Friday 08 December 2017 at 16:33

Midnight Rising by Tony Horwitz

By Eric Antoine Scuccimarra

I read this book a few months ago, and just decided to write about it after finishing Team of Rivals. The book is about John Brown's raid on Harpers Ferry in 1859. In my high school American history textbook I remember there being maybe a sentence or two about John Brown, which basically said that he was an insane person who went around Kansas killing people in their sleep, before trying to start an insurrection in Virginia, for which he was executed.

The truth is far more nuanced and interesting than this. My best guess as to why I was taught such a different version in school is that high school history is meant to instill patriotism by showing the country in a positive light, and this story has far too much moral ambiguity to do that.

Far from being insane, John Brown seems to have been a very moral person, who was aware of what he was doing, and thought it was for the best, in spite of the violence he was committing. Brown was a very religious man who was very much opposed to slavery. Despite having been raised by a pacifist father, he eventually came to the conclusion that the only way to combat the violence and injustice of slavery was with violence. 

The  Pottawatomie massacre was a response to the sacking of the town of Lawrence, Kansas by pro-slavery forces, where only one person was killed. Brown and his group killed five people in one night, and this sparked the "Bleeding Kansas" period of violence over the issue of slavery in the state. While killing anyone is in my opinion unjustifiable, I am not sure what the assertion that Brown was "insane" was based on.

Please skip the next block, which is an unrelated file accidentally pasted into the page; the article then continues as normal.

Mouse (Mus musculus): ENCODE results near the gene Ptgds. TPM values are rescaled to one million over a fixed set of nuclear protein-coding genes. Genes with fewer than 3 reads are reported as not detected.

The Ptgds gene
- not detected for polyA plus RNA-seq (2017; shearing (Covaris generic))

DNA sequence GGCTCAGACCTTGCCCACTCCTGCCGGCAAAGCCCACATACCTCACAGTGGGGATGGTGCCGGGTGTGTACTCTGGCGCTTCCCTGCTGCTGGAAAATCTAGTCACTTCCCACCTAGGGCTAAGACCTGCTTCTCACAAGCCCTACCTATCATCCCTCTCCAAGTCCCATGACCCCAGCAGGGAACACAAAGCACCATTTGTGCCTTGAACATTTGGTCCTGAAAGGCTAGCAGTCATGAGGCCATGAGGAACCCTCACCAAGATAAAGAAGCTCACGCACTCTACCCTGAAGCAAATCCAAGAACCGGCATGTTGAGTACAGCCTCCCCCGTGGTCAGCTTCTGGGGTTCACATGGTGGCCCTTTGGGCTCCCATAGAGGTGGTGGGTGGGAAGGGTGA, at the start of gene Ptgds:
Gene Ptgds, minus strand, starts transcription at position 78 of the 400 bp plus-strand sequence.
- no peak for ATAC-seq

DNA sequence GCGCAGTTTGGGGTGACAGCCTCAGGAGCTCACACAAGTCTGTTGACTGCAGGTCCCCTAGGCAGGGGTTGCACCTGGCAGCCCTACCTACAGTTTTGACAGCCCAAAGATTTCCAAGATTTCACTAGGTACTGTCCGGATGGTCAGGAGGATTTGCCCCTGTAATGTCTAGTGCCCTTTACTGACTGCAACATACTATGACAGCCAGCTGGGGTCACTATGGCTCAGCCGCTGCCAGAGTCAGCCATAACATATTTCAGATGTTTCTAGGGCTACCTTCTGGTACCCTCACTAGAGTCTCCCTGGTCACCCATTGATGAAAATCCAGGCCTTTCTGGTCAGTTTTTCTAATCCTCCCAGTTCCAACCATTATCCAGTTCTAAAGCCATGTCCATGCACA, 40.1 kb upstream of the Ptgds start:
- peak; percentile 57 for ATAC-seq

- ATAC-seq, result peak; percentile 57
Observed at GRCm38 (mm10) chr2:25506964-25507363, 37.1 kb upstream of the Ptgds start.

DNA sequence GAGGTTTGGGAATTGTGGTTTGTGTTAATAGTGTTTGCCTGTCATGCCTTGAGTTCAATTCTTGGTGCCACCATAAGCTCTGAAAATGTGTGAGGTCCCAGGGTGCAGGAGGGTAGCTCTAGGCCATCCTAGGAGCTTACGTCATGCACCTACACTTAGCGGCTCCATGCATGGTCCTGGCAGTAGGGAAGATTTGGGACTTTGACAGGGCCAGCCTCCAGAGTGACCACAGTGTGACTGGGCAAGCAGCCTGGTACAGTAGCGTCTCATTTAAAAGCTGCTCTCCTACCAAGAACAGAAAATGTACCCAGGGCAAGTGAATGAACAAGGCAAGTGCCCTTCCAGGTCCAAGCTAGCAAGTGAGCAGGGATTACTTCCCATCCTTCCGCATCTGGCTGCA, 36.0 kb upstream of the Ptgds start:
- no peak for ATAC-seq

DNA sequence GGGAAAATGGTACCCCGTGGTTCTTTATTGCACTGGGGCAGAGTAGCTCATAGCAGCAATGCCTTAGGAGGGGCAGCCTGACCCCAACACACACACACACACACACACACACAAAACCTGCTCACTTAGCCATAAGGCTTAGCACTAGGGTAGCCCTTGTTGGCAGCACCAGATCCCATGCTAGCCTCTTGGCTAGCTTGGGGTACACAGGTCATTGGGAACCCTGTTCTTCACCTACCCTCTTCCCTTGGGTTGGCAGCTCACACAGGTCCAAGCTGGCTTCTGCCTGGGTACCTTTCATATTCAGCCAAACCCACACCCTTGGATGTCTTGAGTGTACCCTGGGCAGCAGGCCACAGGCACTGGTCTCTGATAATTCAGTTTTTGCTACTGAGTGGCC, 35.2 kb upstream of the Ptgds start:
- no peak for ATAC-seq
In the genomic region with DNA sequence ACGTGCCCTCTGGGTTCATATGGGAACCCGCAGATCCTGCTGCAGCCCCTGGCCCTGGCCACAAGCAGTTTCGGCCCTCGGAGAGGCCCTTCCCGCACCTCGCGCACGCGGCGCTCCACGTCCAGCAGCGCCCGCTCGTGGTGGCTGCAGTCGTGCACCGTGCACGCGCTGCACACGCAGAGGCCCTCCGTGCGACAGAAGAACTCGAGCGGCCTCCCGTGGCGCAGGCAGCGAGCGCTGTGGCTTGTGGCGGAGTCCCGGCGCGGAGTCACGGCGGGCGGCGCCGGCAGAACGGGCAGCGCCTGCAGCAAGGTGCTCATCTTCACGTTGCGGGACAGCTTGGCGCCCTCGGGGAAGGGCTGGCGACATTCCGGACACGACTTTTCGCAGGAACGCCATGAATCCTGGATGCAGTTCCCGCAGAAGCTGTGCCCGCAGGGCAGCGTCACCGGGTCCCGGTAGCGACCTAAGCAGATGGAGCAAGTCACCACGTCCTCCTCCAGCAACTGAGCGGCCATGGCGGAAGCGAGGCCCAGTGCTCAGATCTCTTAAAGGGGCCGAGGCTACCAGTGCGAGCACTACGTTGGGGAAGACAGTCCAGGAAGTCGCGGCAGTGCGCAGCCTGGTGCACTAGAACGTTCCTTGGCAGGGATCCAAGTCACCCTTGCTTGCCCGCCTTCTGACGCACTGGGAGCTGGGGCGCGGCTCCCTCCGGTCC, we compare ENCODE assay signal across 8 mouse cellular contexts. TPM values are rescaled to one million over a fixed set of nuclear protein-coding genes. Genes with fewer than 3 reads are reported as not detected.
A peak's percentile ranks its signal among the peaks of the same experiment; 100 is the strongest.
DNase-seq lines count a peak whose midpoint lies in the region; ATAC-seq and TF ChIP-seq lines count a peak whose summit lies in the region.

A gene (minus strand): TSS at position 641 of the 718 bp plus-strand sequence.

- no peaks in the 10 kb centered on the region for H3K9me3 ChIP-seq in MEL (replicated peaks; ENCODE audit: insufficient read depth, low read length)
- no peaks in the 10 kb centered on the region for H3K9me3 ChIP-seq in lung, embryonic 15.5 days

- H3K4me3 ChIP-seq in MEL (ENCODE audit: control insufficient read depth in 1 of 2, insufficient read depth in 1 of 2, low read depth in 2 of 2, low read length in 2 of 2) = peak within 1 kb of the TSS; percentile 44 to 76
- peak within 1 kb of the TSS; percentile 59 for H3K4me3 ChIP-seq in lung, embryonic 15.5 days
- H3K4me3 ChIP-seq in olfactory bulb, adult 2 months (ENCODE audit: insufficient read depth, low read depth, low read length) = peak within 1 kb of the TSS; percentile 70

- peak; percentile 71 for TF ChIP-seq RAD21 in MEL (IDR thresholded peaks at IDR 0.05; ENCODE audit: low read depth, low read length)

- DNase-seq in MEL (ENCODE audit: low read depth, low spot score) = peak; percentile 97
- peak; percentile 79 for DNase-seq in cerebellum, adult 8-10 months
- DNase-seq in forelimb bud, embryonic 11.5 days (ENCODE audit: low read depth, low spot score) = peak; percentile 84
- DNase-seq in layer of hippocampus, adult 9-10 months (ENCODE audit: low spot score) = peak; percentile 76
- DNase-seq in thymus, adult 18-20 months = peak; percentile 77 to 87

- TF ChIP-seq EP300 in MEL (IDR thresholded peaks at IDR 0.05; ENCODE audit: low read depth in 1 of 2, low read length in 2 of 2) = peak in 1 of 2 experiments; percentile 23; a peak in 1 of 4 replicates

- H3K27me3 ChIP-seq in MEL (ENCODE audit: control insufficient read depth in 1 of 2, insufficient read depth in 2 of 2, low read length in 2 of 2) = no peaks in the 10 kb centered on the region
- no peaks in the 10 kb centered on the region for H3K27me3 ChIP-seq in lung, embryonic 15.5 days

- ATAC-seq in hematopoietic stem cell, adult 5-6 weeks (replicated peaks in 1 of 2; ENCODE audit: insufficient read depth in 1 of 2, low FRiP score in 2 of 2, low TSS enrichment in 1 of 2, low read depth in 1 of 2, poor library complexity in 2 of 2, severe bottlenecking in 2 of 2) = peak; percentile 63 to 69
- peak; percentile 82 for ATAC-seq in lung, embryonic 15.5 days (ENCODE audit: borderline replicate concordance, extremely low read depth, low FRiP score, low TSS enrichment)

After the massacre, Brown continued to support abolitionist causes and had support from many well known abolitionists on the East Coast. After years of planning, Brown finally attempted his raid on Harpers Ferry. He believed that if he got weapons to slaves they would rise and join him in an insurrection. Whether or not he believed his plan could succeed I do not know, but it did not succeed and Brown and most of his men were arrested and executed.

The raid was a very historically important event. The Southerners believed that it was a Northern conspiracy against them, while the Northern abolitionists made him a hero and a martyr who sacrificed his life to help others. Today some people view Brown as a visionary hero who planted the seeds for the Civil War and civil rights, while others - such as the writer of my old history textbook - view him as an insane terrorist. I had not questioned what I was taught in high school before reading this book, but it seems clear that while he may have been a terrorist (depending on how you define the word) he was definitely not insane. He refused offers to be rescued preferring to die and bring attention and support to his cause. It is possible that he never expected his raid to be successful, but no matter how it turned out he would achieve his objective of bringing attention to the abolitionist cause.

While I disagree with his methods, there is no doubt that Brown was a pivotal figure in the history leading up to the Civil War. This was a very interesting and engaging book and I recommend it.


Labels: books, politics


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